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Global Climate Change DigestArchives of the
Global Climate Change Digest

A Guide to Information on Greenhouse Gases and Ozone Depletion
Published July 1988 through June 1999



Item #d96may50

"Evidence for an Ozone Hole Perturbation at 30° South," V.W.J.H. Kirchhoff (Inst. Nacional de Pesquisas Espaciais (INPE), 12201-970 S, Josè dos Campos, Sao Paulo, Brazil), N.J. Schuch et al., Atmos. Environ., 30(9), 1481-1488, May 1996.

Investigates a relatively strong stratospheric column ozone decrease observed in the south of Brazil in October 1993, a time when low latitude column ozone is usually at a maximum. Satellite (TOMS) data and air trajectory analyses show a distinct link between the feature and the Antarctic ozone hole present at that time.

Item #d96may51

"A New Approach to the Characterization of Long-Term Changes in Total Atmospheric Ozone: Determination and Application of Frequency Distributions," R.A. Reck (Global Clim. Change Prog., Argonne Natl. Lab., 9700 S. Cass Ave., Argonne IL 60439), B.L. Weinberg et al., ibid., 30(14), 2627-2636, July 1996.

This new approach to determining trends, which establishes frequency distributions and then analyzes trends in extreme values, is applied to Nimbus 7 TOMS data for the midwestern U.S. The most probable values for the spring season decreased from 1979-1982 to 1989-1991. The frequency of extremely low ozone values decreased during spring from 1980-1985 to 1986-1991, while the opposite situation prevailed during fall.

Item #d96may52

"The Mid-Latitude Total Ozone Trends in the Northern Hemisphere," S. Chandra (Code 916, NASA-Goddard, Greenbelt MD 20771), C. Varotsos, L.E. Flynn, Geophys. Res. Lett., 23(5), 555-558, Mar. 1, 1996.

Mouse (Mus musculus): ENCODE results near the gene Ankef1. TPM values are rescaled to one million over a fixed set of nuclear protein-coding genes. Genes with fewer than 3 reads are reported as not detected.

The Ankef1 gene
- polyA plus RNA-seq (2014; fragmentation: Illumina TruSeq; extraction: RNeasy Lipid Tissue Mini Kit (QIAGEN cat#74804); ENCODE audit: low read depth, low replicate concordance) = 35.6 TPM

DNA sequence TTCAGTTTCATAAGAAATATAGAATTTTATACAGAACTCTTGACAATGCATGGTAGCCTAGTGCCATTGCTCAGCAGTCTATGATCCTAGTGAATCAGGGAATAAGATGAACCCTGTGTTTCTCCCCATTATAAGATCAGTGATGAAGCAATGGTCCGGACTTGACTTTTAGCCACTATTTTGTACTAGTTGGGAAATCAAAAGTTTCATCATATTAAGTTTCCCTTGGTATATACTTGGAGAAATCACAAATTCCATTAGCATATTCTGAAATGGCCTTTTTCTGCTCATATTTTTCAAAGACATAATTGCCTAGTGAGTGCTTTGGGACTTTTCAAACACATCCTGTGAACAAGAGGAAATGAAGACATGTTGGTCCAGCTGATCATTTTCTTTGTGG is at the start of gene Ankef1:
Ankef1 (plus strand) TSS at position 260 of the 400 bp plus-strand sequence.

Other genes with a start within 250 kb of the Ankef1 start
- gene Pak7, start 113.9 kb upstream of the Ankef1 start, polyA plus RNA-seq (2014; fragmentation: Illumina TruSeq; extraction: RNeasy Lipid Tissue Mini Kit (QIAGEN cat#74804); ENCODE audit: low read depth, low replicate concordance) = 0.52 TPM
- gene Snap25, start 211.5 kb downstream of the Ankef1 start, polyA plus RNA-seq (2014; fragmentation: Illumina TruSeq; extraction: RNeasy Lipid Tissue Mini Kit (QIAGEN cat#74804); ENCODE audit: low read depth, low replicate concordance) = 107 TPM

Analysis of 13 to 14 years of the Nimbus-7 TOMS data suggest that satellite-derived trends during winter and spring months are influenced by interannual variability associated with dynamic perturbations in the atmosphere. Such perturbations cause a large longitudinal spread in total ozone trends at mid-latitudes. By using the lower stratospheric and tropospheric temperatures as indices of dynamic variability in the trend analysis, the total ozone trends are reduced by 1% to 3% per decade; the corresponding mid-latitude trend for the winter months is - 3.7±2.5% per decade.

Item #d96may53

"Anomalies of Ozone Layer and Stratospheric Angular Momentum," E.A. Zhadin (Central Aerological Observatory, Russia), Russian Meteor. & Hydrol., No. 7, 29-34, 1995.

Calculates variations of stratospheric angular momentum from 1979 to 1992, finding a sharp increase in 1979-1980 and a downward trend in 1980-1992 at lower latitudes. Interpretation of the cause of global ozone loss is complicated by these trends in stratospheric dynamics, possible causes of which are discussed.

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